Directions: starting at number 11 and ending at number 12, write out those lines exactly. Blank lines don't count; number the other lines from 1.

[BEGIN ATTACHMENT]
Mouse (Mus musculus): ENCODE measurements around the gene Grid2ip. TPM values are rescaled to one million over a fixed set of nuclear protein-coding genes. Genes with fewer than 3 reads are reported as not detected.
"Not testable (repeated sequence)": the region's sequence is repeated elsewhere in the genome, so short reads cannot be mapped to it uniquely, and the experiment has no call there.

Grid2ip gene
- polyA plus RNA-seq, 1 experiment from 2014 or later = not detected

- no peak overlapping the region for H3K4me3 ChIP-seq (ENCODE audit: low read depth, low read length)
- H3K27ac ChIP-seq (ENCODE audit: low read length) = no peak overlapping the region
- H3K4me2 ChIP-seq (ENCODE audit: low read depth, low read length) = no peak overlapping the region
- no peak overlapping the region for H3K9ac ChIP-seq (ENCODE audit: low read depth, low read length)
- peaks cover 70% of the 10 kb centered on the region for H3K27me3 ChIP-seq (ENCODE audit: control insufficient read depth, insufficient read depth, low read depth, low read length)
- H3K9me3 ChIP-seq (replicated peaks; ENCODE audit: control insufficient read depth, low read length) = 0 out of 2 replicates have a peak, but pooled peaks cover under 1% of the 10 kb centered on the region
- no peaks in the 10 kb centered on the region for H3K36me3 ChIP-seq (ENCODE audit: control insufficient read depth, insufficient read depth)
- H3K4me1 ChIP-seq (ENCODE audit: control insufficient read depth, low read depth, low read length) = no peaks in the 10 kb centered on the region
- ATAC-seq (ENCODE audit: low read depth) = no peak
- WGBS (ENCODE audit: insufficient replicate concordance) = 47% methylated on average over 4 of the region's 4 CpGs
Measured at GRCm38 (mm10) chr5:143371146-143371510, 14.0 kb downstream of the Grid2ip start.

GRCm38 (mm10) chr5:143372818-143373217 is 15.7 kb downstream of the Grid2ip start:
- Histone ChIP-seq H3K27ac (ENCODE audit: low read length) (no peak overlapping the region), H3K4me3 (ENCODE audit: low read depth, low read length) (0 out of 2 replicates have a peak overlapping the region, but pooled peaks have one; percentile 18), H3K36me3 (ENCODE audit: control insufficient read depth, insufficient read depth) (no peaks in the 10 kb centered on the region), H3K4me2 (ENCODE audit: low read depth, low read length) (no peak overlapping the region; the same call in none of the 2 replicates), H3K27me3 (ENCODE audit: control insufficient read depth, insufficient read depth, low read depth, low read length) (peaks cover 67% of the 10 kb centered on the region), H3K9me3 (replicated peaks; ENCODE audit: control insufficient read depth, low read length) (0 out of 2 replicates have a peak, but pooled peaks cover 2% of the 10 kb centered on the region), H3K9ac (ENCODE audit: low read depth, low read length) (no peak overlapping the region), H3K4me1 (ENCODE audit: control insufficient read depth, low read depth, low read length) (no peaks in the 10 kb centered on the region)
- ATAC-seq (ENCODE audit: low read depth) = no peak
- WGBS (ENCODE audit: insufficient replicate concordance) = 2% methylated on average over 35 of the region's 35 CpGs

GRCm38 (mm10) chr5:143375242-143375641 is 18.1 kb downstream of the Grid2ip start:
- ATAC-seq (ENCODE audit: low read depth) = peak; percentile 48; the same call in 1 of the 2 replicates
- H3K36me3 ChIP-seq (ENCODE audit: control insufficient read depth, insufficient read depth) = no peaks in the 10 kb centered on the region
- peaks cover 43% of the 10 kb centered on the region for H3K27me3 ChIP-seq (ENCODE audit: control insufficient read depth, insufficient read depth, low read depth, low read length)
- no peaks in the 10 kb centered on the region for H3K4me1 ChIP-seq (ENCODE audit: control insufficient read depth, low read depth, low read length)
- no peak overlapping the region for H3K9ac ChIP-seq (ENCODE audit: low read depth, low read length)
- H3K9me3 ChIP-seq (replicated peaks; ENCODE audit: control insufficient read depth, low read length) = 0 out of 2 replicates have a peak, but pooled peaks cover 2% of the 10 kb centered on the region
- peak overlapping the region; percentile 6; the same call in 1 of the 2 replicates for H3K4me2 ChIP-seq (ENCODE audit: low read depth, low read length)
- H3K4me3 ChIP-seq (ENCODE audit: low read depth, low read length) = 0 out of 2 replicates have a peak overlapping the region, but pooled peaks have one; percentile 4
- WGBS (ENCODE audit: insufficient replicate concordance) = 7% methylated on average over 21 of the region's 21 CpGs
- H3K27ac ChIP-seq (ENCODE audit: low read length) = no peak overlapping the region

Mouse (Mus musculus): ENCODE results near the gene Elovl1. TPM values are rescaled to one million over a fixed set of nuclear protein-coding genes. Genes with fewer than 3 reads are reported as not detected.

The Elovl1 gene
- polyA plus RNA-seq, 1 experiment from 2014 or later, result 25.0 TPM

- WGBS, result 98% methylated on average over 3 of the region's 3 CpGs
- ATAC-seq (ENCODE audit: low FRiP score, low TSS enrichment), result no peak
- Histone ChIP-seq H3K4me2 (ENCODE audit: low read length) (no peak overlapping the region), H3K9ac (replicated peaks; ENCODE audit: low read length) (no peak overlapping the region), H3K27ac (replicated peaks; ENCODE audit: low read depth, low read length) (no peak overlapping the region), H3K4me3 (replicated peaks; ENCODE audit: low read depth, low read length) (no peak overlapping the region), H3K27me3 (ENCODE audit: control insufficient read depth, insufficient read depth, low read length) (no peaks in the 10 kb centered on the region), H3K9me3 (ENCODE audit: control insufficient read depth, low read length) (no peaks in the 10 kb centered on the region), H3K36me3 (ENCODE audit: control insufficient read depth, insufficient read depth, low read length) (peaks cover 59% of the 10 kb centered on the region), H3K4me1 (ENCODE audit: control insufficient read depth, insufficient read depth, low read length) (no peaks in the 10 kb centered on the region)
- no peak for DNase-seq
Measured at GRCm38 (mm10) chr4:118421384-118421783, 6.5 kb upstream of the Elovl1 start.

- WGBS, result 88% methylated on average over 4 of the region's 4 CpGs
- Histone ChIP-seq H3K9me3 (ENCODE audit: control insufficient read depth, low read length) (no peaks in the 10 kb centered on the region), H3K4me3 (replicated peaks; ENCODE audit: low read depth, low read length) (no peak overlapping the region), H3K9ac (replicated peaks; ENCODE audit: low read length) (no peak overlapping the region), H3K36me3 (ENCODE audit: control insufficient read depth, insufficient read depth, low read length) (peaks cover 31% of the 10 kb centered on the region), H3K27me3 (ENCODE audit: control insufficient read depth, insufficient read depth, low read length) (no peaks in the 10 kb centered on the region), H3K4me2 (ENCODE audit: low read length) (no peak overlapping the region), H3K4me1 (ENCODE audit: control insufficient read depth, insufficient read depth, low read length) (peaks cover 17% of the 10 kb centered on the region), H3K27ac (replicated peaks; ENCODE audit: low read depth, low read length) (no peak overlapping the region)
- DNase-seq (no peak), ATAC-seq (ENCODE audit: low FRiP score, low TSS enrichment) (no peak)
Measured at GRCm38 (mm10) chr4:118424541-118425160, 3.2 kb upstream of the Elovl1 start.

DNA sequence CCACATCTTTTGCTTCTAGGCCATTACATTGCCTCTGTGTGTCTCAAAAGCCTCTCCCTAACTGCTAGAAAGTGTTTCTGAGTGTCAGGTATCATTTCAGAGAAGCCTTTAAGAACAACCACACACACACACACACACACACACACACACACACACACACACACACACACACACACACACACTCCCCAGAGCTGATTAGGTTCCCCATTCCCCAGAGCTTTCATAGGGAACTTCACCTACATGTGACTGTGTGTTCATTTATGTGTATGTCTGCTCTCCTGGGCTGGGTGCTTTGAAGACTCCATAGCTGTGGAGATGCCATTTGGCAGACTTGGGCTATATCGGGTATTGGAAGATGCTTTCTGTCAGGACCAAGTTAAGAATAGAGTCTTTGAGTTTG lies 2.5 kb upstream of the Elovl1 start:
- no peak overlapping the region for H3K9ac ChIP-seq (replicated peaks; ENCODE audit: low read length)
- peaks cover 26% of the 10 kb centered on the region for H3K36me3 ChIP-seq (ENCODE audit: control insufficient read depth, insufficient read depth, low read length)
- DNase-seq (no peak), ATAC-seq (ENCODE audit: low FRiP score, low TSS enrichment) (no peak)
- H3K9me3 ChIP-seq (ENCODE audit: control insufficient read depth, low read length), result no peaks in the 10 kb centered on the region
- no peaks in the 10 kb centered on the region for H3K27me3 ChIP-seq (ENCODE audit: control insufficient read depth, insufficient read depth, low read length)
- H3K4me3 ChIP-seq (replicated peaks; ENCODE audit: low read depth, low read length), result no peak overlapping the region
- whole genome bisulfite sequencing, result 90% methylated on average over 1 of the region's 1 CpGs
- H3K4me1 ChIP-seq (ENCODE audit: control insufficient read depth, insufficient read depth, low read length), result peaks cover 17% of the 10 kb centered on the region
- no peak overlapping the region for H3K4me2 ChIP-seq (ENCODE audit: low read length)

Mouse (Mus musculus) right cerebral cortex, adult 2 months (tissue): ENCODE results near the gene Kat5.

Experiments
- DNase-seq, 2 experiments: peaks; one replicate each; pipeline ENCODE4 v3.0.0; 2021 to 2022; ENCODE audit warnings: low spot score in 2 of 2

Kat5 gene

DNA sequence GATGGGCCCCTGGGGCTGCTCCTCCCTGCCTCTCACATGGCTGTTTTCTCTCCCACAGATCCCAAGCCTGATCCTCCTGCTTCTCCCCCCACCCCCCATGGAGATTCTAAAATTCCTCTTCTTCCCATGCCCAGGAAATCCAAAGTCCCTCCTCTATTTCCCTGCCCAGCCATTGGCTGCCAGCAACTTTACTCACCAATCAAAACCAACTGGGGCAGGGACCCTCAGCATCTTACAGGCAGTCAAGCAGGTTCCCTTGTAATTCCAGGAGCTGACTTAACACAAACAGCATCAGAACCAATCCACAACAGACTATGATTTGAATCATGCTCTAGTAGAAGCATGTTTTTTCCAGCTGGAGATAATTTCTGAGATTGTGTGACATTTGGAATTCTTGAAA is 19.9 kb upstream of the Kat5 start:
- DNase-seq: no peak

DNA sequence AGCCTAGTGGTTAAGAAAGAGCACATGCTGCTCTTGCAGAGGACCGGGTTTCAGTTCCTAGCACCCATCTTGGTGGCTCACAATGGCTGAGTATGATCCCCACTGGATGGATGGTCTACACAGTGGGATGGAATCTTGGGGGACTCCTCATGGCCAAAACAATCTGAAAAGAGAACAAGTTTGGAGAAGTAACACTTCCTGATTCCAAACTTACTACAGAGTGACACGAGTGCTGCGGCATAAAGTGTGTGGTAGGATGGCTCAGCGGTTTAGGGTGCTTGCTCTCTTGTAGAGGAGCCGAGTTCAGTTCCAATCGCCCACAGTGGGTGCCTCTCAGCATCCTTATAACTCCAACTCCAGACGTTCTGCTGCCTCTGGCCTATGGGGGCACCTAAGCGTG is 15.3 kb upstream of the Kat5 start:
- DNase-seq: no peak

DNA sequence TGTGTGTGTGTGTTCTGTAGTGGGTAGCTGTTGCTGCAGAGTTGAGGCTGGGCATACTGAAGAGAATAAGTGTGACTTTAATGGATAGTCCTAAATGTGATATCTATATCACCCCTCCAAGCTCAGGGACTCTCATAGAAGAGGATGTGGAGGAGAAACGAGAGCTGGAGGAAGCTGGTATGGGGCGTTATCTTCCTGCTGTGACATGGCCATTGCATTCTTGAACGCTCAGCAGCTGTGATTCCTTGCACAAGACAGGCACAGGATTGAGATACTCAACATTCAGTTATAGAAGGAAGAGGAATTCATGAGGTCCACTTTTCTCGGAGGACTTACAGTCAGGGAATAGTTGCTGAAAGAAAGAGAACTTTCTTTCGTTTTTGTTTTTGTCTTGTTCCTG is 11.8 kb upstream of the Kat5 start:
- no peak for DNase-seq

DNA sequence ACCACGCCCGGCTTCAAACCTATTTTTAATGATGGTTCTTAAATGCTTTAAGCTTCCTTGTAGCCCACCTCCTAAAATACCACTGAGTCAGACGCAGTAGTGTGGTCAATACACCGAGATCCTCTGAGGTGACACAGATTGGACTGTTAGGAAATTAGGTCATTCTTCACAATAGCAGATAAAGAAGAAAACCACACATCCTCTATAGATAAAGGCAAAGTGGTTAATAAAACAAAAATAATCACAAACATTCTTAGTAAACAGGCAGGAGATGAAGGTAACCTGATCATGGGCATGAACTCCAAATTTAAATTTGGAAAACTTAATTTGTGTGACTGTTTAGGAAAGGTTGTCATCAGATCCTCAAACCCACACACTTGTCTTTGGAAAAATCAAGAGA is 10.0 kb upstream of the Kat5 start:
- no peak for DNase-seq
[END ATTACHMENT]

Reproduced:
- no peaks in the 10 kb centered on the region for H3K36me3 ChIP-seq (ENCODE audit: control insufficient read depth, insufficient read depth)
- H3K4me1 ChIP-seq (ENCODE audit: control insufficient read depth, low read depth, low read length) = no peaks in the 10 kb centered on the region